A GOLDEN ERA FOR USER-CREATION
When I was about ten years old, one of my favourite games to play on my Mac (I know…) was The Incredible Machine. I think it was more famous as a DOS game back then, but the basic gist of the game was creating intricate and ridiculous Rube Goldberg-esque machines. The main game was a series of puzzles where a ‘machine’ was left half-finished and the player has to fill in the gaps with whatever was available (handguns, mice, balloons, fans, hoovers etc.) to complete an objective. It was good fun, but the real draw was creation mode, where my ten-year-old imagination could run wild.
Creation mode seemed limitless to me at the time; a wonderful mixture of fun and ridiculous puzzle pieces that could be put together in infinite combinations. Gravity and air pressure could be changed too, resulting in brilliant, hilarious results on screen: umpteen cats chasing mice in zero-gravity; handguns firing bullets across the screen to switch on desk fans; an army of tiny people finding their way to their tiny houses.
Looking at screenshots and footage of the game now, it’s laughable how simple it really is. What seemed at the time to be a promise of endless possibility was actually just a million slight variations on the same crude practical joke.
But it harboured in me, at ten years old, a curiosity about how games work; how the logic of them fits together to create captivating things happen on screen. I’d make ‘stories’ in the game, using the limited palette available to create epic tales, in my mind at least.
For today’s curious and creative ten-year-olds, things are a lot better, with three games in particular leading the charge for what I think is the golden era of user-creation.
First, there’s Dreams on PS4. Media Molecule proved themselves the darlings of user-created game content with LittleBigPlanet, but Dreams promises to be much wider in scopes and more granular in detail. Where user creations in LittleBigPlanet were (mostly) limited to the confines of Sackboy’s ‘unique’ jumping arc and physics, Dreams looks to truly be a game of a million games.
I’ve watched videos on some truly incredible user creations made in Dreams, and I’m blown away by them. I will never have the time to make anything as impressive as what I’ve seen, but its existence makes me truly jealous of every young PS4 owner lucky enough to get their hands on it.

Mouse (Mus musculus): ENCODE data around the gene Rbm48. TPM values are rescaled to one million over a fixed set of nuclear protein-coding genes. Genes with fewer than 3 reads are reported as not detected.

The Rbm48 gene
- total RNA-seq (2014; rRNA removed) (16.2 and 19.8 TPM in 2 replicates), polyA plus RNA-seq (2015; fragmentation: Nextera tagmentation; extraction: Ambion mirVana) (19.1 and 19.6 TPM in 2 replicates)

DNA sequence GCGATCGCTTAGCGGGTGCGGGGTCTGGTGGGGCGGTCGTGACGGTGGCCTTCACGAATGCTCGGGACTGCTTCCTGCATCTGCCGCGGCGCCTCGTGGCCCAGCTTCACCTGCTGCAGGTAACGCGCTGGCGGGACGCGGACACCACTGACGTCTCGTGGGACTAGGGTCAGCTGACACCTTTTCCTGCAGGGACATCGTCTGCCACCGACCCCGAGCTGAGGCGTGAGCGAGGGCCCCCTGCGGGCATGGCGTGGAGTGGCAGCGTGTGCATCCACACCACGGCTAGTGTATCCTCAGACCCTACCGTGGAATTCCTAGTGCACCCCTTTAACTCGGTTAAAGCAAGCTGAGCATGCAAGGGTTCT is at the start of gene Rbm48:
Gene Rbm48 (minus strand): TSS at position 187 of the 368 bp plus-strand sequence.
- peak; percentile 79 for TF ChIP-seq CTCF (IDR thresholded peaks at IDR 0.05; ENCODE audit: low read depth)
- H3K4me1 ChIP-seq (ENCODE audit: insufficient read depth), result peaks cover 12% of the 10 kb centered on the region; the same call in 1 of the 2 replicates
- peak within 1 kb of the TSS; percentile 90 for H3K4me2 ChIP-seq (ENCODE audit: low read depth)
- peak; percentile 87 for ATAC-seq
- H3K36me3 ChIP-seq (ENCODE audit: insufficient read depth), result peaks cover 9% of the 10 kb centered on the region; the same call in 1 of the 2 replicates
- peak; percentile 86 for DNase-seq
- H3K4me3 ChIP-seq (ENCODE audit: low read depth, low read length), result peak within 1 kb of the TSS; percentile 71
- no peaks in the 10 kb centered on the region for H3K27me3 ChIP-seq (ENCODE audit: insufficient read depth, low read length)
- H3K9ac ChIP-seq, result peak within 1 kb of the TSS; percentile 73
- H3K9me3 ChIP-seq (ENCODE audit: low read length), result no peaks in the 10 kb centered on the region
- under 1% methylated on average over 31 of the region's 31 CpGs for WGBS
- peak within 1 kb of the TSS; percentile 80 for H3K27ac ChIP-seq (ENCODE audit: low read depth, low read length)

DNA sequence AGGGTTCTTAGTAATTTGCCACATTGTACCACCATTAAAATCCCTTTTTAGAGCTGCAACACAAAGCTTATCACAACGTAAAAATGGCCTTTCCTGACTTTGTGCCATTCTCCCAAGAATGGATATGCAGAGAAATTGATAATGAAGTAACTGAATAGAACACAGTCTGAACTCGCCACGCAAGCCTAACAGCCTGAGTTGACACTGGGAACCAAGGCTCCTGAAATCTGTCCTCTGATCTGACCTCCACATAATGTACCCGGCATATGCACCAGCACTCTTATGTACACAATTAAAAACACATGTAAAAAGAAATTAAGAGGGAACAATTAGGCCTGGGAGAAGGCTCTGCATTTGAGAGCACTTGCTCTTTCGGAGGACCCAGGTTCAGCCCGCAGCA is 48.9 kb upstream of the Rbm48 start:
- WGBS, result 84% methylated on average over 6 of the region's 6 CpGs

Nintendo has its own answer to Dreams though.
I’ve had a play about with Labo VR’s own toolkit for making mini-games. It’s a surprisingly detailed bit of kit, and while the focus is definitely on making little experiments rather than full games, I was happy to see how in-depth you can get.
Every mini-game in the Labo VR kit was made using the same system, and they can all be opened on a deep, logical level and toyed with. Inputs and outputs can be changed freely, and there’s a push towards encouraging kids to understand how the technology works and experiment with it joyful, tactile ways.
I’ve not created anything worthwhile yet, but I love being able to make things react to button pushes and waves of the arm in real-time. It’s like being exposed to a Nintendo-themed Matrix, but instead of green code falling down the screen it’s fun little Switch-themed gizmos and nodes.
However, moreso than Dreams or Labo VR, there is one game on the horizon that I think will usher in a whole new generation of young game developers: Super Mario Maker 2.
Bear with me here.
I know I just said that LittleBigPlanet was limited, and in comparison Super Mario Maker 2 seems even more limited. However, those limits also happen to be the engine behind the best and most recognisable 2D platform series ever (sorry Sonic…)
Everybody knows Mario, and every kid dreams of making their own adventures for him.
The first Mario Maker was brilliant, but now it looks like the possibilities have been expanded exponentially. Not only that, but with the Switch having been such a mammoth success compared to the Wii U, there’s an in-built massive community of budding creators. I truly believe Nintendo has a smash-hit in its hands.
Through Dreams, Labo VR and Mario Maker 2, we’re going to see a whole generation of young minds being opened up the the possibilities of game design, and that’s a wonderful thought.